How do you deal with players new to 4e who want to run characters that the system doesn’t support? I’ve got one player coming from 3e who wants to run a “Buffing/Utility wizard who does very little damage.” There’s really not a lot of buffing powers outside of the leader classes (and the “buffs” are fairly short term and small), and not a lot of utility outside of rituals. Considering every power does some form of damage, and pawning this player off on a cleric is unlikely, I’m not sure what to say.
Here’s the first essential step to overcoming this problem–stop equating class name with what the character is in the game world. I’ve heard players say, “Boy, I miss druids being able to use healing spells.” Well, I play a 5th-level druid, and she can heal as just about well as any 3e druid of her level. See, she’s a multiclassed bard. In the game world I play in (Jeremy Crawford’s Oberon campaign) her social title is “druid.” But that would be her title even if her class were wizard. If I had wanted to emphasize healing and retain the “primal” feel, the shaman class would have suited that purpose just fine.
I also allow my players to customize the narrative appearance of their character and powers to support character concepts. For instance, the shaman class talks about primal spirits, emphasizing animals. Those spirits can just as easily be ancestor spirits and stay well within the intent and description of the primal power source. But, in your own home game, you don’t even have to be beholden to the power source description. I’ve seen a player create a deva “shaman” whose spirit powers were manifestations of her own past lives. In the game world, she was not identified as primal or a shaman. In my Dark Sun campaign, the shaman is a dwarf “animist” who calls primarily on ancient dwarf ancestor spirits. Mechanically, he’s a bear shaman–but bears don’t exist in my Dark Sun campaign. The classifications exist only to define the character for the player with reference to the rules, rather than to define the character in the world.
Some players want the character’s performance to be a complete match to concept at 1st level. That’s rarely possible in any roleplaying game. The concept solidifies only after the character advances to a certain point. That’s cool, in my mind, because the character (in the game world) might have the ambitions the concept embodies (in the player’s mind in the metagame). Like anyone with an ambitious agenda, the character is unable to express the full extent of that ambition yet. That’s a roleplaying opportunity.
As an aside, and not meaning to be snarky, one also has to go with game. What I mean by this is some concepts don’t match the tenor of a game. The 4e D&D game is high heroic fantasy that emphasizes beating monsters and overcoming obstacles. Other editions of the D&D game had the same core concept.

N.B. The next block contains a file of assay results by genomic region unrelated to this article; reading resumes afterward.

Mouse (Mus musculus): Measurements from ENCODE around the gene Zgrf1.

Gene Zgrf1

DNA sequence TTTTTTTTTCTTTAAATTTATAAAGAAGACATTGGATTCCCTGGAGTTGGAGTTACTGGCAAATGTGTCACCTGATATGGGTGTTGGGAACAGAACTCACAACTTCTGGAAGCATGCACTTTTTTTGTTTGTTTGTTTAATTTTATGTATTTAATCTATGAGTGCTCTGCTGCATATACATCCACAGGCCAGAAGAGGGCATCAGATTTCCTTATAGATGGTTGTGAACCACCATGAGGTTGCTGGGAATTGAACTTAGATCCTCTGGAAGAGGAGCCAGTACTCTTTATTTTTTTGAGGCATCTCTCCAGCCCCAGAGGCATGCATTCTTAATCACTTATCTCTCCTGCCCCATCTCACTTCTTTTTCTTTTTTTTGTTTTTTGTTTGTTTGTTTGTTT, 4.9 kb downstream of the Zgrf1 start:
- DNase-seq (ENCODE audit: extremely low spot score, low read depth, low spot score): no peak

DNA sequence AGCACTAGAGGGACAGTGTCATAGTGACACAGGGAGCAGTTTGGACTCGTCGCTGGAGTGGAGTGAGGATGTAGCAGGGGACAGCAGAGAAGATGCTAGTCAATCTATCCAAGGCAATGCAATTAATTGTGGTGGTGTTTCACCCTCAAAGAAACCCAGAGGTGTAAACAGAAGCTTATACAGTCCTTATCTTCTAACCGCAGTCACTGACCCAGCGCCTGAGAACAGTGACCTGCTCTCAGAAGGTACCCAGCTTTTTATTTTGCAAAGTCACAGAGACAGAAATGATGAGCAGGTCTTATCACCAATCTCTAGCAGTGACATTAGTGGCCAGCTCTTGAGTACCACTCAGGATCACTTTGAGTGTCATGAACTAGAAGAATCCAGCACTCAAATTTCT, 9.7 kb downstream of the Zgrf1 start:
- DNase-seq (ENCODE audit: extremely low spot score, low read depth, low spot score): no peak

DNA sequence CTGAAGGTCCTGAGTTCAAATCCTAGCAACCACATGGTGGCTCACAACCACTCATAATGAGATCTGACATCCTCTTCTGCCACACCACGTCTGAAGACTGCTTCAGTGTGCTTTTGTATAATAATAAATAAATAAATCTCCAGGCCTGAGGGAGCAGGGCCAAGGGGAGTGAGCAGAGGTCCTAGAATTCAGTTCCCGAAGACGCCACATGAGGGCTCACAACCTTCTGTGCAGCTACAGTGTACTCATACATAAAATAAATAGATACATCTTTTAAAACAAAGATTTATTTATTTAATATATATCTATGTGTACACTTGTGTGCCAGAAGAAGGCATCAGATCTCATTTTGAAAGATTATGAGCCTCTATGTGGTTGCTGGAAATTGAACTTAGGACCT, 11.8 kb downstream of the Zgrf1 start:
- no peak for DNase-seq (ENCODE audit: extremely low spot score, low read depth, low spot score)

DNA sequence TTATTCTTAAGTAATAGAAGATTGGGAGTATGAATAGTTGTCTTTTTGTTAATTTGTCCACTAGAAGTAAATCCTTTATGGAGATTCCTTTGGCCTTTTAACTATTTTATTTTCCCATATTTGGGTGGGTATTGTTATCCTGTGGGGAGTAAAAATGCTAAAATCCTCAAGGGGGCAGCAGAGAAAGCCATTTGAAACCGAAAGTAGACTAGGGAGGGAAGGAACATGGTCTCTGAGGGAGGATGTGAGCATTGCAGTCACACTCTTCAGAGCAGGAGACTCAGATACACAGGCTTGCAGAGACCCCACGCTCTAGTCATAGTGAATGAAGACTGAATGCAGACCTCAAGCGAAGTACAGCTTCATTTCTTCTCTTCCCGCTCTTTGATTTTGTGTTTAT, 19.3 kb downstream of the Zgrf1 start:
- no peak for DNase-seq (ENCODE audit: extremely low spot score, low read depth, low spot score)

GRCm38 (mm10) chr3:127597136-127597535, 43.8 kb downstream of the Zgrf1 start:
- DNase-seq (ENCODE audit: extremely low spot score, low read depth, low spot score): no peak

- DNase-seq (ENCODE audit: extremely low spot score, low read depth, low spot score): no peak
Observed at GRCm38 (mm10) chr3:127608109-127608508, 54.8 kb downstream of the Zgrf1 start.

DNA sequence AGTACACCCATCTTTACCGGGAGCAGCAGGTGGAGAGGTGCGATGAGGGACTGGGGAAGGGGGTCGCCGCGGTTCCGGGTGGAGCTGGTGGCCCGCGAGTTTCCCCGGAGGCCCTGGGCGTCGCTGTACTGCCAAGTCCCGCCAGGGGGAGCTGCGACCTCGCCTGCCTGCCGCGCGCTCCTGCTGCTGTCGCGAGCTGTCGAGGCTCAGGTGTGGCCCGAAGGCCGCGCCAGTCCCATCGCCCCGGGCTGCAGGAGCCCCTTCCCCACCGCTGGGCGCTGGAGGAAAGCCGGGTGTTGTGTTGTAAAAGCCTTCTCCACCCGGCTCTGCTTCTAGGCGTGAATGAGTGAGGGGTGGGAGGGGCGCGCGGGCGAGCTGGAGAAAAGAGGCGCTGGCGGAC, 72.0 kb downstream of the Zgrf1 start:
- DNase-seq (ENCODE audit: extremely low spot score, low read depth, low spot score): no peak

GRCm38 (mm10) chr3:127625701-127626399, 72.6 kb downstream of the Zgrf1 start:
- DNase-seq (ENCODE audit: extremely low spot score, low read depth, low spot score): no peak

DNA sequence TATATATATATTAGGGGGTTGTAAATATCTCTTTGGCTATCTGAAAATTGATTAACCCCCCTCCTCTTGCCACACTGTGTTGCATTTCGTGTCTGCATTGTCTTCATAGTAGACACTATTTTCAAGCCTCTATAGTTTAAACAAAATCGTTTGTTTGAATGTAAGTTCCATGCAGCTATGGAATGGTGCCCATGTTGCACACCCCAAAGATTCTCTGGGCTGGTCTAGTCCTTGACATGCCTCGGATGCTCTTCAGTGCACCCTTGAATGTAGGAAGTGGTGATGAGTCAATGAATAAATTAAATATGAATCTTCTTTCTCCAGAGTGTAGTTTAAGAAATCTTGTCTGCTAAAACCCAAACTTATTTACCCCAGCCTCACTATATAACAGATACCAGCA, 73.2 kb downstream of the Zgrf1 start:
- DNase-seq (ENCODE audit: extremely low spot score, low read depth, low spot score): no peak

All that buildup is so I can say that a character who doesn’t pull his or her weight in a fight doesn’t belong in a typical D&D game in any edition. A character needs to be able to do some damage. Further, in 4e, the nature of most effects is “short-term and small.” The fact that the buffing powers work that way shouldn’t trouble anyone. They have their intended effect within the game’s framework.
Enough with the philosophy, though.
It’s clear to me your player actually wants to be in the leader role, probably without being beholden to the other meanings of “leader.” Arcane magic power is also part of his or her goal. I’d recommend he or she start with the bard class. Emphasize the Cunning Bard build, along with Charisma (obviously) and Intelligence (for the AC and Reflex, as well as multiclassing into the wizard class). Wear leather armor–it can look like fancy, heavy robes. Choose implement powers, focusing on those that help allies or hinder foes in place of higher damage. The character already has the Ritual Caster feat, so I’d recommend multiclassing into wizard immediately. For this player, I suspect a desire for wizard cantrips, so I’d allow access to the cantrips in place of the at-will power Arcane Initiate grants. I’d even grant training in a wizard class skill instead of Arcana, since bards already have access to Arcana, but I’m generous. Along the lines of my “narrative appearance” philosophy, I’d allow the player to ignore the “music magic” aspect of the bard, allowing the player to describe power effects “in-game” as he or she desires. I’d probably ask for a general description of power usage as part of the creation process.
There are other ways to solve the problem, such as a hybrid bard/wizard. My feeling is that full-fledged leader-role character is what this player is really looking for. The freedom to customize should result in something close to his or her desires, if not an exact fit. This sort of nonmechanical customization should be encouraged anyhow, and it often solves the problem you speak of.